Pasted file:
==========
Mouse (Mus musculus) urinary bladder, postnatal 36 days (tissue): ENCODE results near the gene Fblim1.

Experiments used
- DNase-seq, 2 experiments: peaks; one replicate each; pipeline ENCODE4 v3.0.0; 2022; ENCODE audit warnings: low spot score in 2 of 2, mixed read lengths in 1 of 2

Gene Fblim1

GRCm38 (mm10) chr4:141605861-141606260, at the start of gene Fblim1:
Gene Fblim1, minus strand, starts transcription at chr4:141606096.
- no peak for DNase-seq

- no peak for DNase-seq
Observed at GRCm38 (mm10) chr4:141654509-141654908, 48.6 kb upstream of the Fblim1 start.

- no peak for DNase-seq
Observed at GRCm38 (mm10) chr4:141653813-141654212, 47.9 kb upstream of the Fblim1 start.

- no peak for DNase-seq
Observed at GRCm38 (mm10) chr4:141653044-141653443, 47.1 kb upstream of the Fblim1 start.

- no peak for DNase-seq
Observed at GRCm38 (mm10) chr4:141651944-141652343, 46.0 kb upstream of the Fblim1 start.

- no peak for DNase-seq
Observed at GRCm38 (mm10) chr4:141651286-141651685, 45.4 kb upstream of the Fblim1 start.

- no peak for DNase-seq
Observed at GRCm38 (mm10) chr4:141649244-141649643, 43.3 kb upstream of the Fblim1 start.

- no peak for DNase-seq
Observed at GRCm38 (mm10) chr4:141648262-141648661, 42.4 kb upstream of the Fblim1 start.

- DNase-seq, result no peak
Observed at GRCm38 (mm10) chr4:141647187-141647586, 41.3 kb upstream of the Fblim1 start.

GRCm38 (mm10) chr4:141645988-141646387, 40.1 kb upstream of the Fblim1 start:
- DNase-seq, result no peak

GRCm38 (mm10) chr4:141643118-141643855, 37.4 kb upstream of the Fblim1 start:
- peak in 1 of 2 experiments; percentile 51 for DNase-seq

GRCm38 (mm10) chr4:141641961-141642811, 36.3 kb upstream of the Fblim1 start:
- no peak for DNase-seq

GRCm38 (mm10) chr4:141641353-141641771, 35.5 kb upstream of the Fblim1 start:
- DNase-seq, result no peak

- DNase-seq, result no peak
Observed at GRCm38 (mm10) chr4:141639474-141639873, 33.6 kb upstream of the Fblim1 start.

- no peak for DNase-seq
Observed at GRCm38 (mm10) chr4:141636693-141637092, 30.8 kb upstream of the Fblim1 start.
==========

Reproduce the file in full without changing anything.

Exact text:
Mouse (Mus musculus) urinary bladder, postnatal 36 days (tissue): ENCODE results near the gene Fblim1.

Experiments used
- DNase-seq, 2 experiments: peaks; one replicate each; pipeline ENCODE4 v3.0.0; 2022; ENCODE audit warnings: low spot score in 2 of 2, mixed read lengths in 1 of 2

Gene Fblim1

GRCm38 (mm10) chr4:141605861-141606260, at the start of gene Fblim1:
Gene Fblim1, minus strand, starts transcription at chr4:141606096.
- no peak for DNase-seq

- no peak for DNase-seq
Observed at GRCm38 (mm10) chr4:141654509-141654908, 48.6 kb upstream of the Fblim1 start.

- no peak for DNase-seq
Observed at GRCm38 (mm10) chr4:141653813-141654212, 47.9 kb upstream of the Fblim1 start.

- no peak for DNase-seq
Observed at GRCm38 (mm10) chr4:141653044-141653443, 47.1 kb upstream of the Fblim1 start.

- no peak for DNase-seq
Observed at GRCm38 (mm10) chr4:141651944-141652343, 46.0 kb upstream of the Fblim1 start.

- no peak for DNase-seq
Observed at GRCm38 (mm10) chr4:141651286-141651685, 45.4 kb upstream of the Fblim1 start.

- no peak for DNase-seq
Observed at GRCm38 (mm10) chr4:141649244-141649643, 43.3 kb upstream of the Fblim1 start.

- no peak for DNase-seq
Observed at GRCm38 (mm10) chr4:141648262-141648661, 42.4 kb upstream of the Fblim1 start.

- DNase-seq, result no peak
Observed at GRCm38 (mm10) chr4:141647187-141647586, 41.3 kb upstream of the Fblim1 start.

GRCm38 (mm10) chr4:141645988-141646387, 40.1 kb upstream of the Fblim1 start:
- DNase-seq, result no peak

GRCm38 (mm10) chr4:141643118-141643855, 37.4 kb upstream of the Fblim1 start:
- peak in 1 of 2 experiments; percentile 51 for DNase-seq

GRCm38 (mm10) chr4:141641961-141642811, 36.3 kb upstream of the Fblim1 start:
- no peak for DNase-seq

GRCm38 (mm10) chr4:141641353-141641771, 35.5 kb upstream of the Fblim1 start:
- DNase-seq, result no peak

- DNase-seq, result no peak
Observed at GRCm38 (mm10) chr4:141639474-141639873, 33.6 kb upstream of the Fblim1 start.

- no peak for DNase-seq
Observed at GRCm38 (mm10) chr4:141636693-141637092, 30.8 kb upstream of the Fblim1 start.